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Fable II Review
developer: Lionhead Studios
|ESRB rating: M
release date: Oct 21, 08 (released)
|» All About Fable II on ActionTrip|
The launch of Fable II had been marked on our calendar as one of the most anticipated events for this gaming season. Our eagerness to try the game goes way back, of course. Fable: The Lost Chapters (PC) was by far amongst the best contributions to the action RPG genre. Peter and Lionhead have a way of luring you into the game world with top-quality design, superb art direction, fine story-telling and truly amazing character animation.
It's easy to get lost in the magical realms of Fable II. You'll notice this from the very first scene in the game, when you're character is still a toddler. Starting off as a beautifully molded fairytale, the game makes a sudden, rather sharp turn, and establishes a strong central role, thus evolving into an increasingly exciting story. With each step of the way, players are able to establish an emotional connection with the main character. Vengeance is at the very heart of the narrative, except how you decide to carry it out is entirely up to you.
The best aspect of Fable II is the sheer freedom to complete quests how you see fit. You always have a choice. The same thing goes for combat. You can be an aggressive, melee-driven fighter, just waiting to slice, stab or maim or you might feel more inclined to be a long-ranged warrior, who likes to approach each battle strategically and from a distance. Combat mechanics are a bit awkward and slightly tedious at first, although as soon as you've improved your abilities, things become more entertaining. In our experience, each battle was smooth and without complications. Mark my words, combat should be engaging whatever your preference; magic (will), shooting or hand-to-hand fighting. Each style is complex enough to guarantee combat variety or, if players should so fancy, it's possible to combine all three against enemies to make for some rather exciting fight scenes. Personally, kick-ass sword combos, coupled with improved ranged combat seemed like the perfect style for me. Never hesitated to upgrade and use spells either - Inferno and Raise Dead ended up being my favorite.
Character customization is exceptionally fun. You are able to change hairstyles, beards, set the color of your clothes, add tattoos to your body, etc. What you eat and drink also affects the character's appearance, so bear that in mind the next time you chew on a big, saucy slice of meat. We mustn't forget the addition of your character's furry companion.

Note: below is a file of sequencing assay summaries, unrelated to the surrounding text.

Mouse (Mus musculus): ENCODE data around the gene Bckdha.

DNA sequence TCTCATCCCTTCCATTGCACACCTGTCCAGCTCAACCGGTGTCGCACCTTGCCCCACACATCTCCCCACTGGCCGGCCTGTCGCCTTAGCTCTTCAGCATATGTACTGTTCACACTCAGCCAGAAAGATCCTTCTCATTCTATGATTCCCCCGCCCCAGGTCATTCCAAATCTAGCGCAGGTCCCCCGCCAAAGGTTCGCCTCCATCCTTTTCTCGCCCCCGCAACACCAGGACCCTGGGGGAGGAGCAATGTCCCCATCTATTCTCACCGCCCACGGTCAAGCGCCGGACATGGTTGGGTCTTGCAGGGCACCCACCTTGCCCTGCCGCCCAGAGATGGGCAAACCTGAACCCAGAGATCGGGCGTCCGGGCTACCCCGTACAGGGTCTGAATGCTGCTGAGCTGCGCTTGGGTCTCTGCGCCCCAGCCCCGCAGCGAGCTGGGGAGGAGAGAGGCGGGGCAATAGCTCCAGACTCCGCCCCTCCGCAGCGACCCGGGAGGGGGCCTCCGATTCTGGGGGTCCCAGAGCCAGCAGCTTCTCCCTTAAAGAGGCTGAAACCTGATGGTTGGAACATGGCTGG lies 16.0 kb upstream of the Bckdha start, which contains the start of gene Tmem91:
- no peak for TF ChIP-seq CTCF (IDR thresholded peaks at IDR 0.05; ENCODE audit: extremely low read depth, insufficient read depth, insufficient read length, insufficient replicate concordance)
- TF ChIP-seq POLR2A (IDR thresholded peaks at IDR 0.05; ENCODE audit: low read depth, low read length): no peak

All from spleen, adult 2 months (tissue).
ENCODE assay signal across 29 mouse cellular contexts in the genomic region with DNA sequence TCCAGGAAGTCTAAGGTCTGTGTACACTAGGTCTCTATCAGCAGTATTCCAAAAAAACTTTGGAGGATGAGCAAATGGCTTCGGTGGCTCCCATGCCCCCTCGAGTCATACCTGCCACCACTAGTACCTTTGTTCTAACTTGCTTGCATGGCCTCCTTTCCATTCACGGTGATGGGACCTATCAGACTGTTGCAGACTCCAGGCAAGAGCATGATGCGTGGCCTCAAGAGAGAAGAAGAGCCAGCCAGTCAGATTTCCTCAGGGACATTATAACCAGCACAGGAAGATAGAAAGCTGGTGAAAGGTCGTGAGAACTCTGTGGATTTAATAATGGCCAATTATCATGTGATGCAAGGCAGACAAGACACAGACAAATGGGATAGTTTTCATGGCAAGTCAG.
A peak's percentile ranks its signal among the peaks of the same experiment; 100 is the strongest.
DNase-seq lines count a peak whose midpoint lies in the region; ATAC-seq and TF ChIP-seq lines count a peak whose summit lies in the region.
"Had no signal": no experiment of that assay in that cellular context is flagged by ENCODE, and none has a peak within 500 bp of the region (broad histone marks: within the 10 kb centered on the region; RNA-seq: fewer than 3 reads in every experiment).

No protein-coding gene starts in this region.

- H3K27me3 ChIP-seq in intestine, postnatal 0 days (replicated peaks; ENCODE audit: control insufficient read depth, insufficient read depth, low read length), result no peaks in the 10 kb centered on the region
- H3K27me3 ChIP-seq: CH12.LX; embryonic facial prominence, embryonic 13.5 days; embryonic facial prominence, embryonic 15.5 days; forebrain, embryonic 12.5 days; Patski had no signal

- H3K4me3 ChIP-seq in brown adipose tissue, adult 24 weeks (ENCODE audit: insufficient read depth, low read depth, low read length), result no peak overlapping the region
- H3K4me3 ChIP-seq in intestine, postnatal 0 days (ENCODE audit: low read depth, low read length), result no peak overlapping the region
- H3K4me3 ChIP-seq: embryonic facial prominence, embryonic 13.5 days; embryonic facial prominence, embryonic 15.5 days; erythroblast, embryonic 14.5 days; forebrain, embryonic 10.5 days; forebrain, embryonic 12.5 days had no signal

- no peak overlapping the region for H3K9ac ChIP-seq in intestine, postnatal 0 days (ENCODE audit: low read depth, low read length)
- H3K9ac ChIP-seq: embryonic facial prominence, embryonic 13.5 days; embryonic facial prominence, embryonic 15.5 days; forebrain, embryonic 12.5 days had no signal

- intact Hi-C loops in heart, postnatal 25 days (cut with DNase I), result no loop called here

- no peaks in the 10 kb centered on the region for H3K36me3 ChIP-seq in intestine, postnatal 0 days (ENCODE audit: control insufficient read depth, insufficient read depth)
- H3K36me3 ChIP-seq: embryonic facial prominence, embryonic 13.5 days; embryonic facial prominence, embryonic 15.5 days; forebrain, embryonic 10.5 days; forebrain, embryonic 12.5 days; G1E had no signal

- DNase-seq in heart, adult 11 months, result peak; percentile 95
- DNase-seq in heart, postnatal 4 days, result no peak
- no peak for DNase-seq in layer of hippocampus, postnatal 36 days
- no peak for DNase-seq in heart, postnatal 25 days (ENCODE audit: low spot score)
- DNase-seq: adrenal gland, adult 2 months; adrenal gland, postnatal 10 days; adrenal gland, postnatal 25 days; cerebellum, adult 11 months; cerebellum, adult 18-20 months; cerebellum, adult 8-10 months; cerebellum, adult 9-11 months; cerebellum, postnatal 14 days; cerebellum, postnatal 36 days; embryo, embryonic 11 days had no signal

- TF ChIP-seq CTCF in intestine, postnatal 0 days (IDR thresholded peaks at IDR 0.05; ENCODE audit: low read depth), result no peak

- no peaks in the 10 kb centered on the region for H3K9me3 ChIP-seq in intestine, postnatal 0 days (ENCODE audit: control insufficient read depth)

The dog is always by your side no matter how you treat it. While it does present a cool addition to the game, it also reduces the challenge somewhat for the more adventurous. Forget about consulting the map. There is no map for finding buried treasure; your pooch will sniff it out for you. He deserves a good kicking for that from time to time - "Woof, woof!" "Yes, I've seen the damn chest, thank you... Stupid mutt!"
Players rarely feel confused and bewildered about what they should be doing. Sure there are tough moral choices to be made, but therein lies the challenge. The game is never intrusive as to how players should go about completing tasks set before the protagonist. It's always down to you. You can cheat, lie, kill and swindle to create a truly malevolent character. Being a boring old goody-goody two shoes is an alternative, naturally. In the end, it's possible to balance things between good and evil. Meanwhile, every action has a consequence, so whatever you pull off is also going to shape your character as you go along. The image of a rich and happily married family man can easily be shattered and the next thing you know you're an ugly, contemptible loner and murderer. Through it all, people and the world around respond accordingly. Killing some annoying asshole in the street in broad daylight, triggers praise and admiration from certain people, while others may hate you for it.
The freedom to roam the countryside is greater than in the original, although don't rush into this expecting to march anywhere you like Oblivion style. Most of the areas offer a few alternative routes to your destination, which may lead to unexpected encounters and exciting side-quests. Exploring is something we advise you to do often in Fable II, 'cause you never know what you can stumble upon. In addition, to exploring, enjoying unprotected sex, having a family, fighting, buying houses, starting your own business, this game allows you to take on a variety of jobs. This denotes a few cleverly designed and extremely fun mini-games, colorfully portraying professions such the woodcutter, waiter, blacksmith and so on. WoW players, who are no strangers to grinding, are bound to devote their attention to hours of forging blades or chopping wood. Why? Well, mostly because it's a good way to earn gold.
Every abovementioned aspect of gameplay marks a significant improvement over the previous game. Even so, it wasn't an altogether flawless experience. Fable II did treat us to some unpleasant and flimsy AI behavior. Enemies sometimes attack one by one, failing to use the clear advantage of numbers. Also, technical problems weren't ironed out on time, leading to a few quirks in the game's physics. Places where your character should be able to walk normally are still blocked my invisible walls (though considerably less that in the first game). Mind you, this wasn't such a big issue and odds are most of you won't even notice it.
Fabulous art direction, charming atmosphere, great story and characterization, awesome combat system, plenty of choices to make, places to explore, excellent quest structure, superb soundtrack and voiceovers;
Occasionally weird AI behavior, relatively small choice of ranged and melee weapons, the absence of a map, I don't want the bloody dog to find all my treasures (no matter how cute it is).